The next morning in Arequipa, Lewis the Lion awoke in the fabulous Casa de Avila hostel from which he had a superb view of the local cone-shaped volcano, El Misti. He felt right at home there, especially as at the entrance were some friendly lion seats!
After breakfast, he was then introduced to one of his hostel’s long term residents: a forty year old to be precise and someone who was much older than even Helen!
It was a tortoise who seemed to be intrigued by Helen’s trainers.
Lewis thought that it was a really beautiful creature and was surprised how quickly it could move (especially chasing Helen’s trainers) as he’d always thought tortoises were meant to be slow.
After meeting the tortoise, he then went on a little wander into the city centre of Arequipa. What a pleasant surprise met his eyes!
He hadn’t expected it to be so beautiful with its colonial style buildings and general feel of grandness about the place. Like in a lot of cities in South America, it’s main square is called Plaza de Armas and Lewis the Lion noticed many people enjoying the surroundings as well.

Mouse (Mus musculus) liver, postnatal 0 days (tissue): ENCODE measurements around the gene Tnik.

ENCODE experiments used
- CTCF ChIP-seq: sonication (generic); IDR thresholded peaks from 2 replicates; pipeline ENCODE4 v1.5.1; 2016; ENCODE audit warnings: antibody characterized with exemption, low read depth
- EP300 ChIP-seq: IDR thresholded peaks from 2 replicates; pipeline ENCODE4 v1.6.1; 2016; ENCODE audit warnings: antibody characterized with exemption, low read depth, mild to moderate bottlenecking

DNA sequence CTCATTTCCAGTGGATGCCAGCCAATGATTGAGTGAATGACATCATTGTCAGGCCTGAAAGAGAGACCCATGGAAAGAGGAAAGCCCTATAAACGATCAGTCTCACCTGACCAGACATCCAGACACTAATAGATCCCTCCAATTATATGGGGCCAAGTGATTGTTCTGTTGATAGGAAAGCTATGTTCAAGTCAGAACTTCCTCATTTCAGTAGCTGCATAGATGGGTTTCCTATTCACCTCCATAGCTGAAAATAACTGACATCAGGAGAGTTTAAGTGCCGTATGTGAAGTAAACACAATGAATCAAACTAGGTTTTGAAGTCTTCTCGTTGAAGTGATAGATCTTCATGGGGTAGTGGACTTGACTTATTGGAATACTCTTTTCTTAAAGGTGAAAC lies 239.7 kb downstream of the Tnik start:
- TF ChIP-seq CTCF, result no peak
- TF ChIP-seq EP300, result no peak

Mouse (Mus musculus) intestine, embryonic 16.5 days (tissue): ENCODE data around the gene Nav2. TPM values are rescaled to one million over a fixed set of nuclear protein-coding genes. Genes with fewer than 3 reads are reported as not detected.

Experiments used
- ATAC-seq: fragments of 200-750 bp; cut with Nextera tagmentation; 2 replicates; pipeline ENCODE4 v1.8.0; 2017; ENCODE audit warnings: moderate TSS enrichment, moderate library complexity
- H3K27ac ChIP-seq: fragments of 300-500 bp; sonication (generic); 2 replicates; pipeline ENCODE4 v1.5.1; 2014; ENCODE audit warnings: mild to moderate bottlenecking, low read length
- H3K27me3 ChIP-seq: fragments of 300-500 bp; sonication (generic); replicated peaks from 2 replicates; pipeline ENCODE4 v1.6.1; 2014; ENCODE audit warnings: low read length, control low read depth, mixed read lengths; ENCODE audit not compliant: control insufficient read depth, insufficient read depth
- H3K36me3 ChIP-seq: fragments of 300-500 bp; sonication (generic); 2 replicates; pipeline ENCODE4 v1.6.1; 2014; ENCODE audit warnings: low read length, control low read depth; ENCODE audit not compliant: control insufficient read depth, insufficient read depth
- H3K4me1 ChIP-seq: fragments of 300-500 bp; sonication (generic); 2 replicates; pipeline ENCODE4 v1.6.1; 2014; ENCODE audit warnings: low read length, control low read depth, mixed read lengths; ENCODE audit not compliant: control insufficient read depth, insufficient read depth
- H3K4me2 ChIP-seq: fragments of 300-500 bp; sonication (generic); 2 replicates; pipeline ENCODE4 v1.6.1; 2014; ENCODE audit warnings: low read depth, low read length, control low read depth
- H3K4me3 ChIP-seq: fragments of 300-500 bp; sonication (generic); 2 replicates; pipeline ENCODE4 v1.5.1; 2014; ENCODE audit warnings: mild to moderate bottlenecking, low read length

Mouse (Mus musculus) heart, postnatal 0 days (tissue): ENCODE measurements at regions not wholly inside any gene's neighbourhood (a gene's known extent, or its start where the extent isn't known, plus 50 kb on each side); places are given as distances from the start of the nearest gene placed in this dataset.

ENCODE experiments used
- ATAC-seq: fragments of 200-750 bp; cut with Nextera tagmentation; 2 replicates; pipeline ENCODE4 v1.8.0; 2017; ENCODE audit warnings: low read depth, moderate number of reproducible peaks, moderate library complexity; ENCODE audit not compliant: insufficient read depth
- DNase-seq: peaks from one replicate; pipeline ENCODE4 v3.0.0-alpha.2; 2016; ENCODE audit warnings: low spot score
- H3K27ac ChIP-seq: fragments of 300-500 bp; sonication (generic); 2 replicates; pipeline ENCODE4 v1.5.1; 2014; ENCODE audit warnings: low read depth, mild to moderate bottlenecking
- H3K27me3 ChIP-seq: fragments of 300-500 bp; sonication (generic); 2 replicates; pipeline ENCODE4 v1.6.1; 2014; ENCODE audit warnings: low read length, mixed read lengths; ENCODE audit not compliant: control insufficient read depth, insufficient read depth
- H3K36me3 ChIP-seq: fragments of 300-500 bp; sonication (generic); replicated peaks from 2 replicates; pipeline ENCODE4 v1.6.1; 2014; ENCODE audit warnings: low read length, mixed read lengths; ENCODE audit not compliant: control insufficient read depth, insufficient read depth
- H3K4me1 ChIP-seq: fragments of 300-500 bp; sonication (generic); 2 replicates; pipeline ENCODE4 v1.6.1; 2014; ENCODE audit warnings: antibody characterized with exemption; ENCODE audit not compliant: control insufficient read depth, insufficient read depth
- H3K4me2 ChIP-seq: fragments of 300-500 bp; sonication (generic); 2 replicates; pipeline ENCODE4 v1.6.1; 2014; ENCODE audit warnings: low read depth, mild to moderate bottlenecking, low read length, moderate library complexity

There was a central fountain with people selling bird seed and Lewis could see many children feeding and chasing pigeons.
He chuckled to himself as he thought how wonderful it was to see children all over the world enjoying the same thing!
Have you ever chased pigeons? How did it make you feel?
The square on three sides is surrounded by buildings with sheltered arcades and on the fourth side by an enormous cathedral.
It was no wonder really as Arequipa was well-known as a religious centre and indeed had a huge convent which Lewis the Lion will talk about in his next blog.
As it happened, Lewis the Lion was in the city on one of the big Catholic feast days: the feast of Saint Peter and Saint Paul.
What do you know about the Christian Saints, St Peter and St Paul?
He was therefore able to see a packed cathedral with all sorts of dignitaries, a full choir and many priests concelebrating the mass, including the bishop himself.
The whole mass was even being filmed it was so important! Like in so many churches he had already seen in Bolivia and now in Peru, many of the statues have a mix of indigenous qualities, especially in the way that they are decorated.
Back out in la Plaza de Armas, Lewis the Lion noticed the wonderful cone-shaped, dormant volcano, El Misti which loomed 5821 meters majestically above the city.
He would understand a little bit more about its importance to the Inca culture in the coming days, especially when he learned about the story of Juanita. Look out for one of his next blogs on the frozen human sacrifice.
He would also discover how wonderful the nearby countryside was when he visited the Colca Canyon. Again he’ll look forward to telling you all about it in one of his next blogs.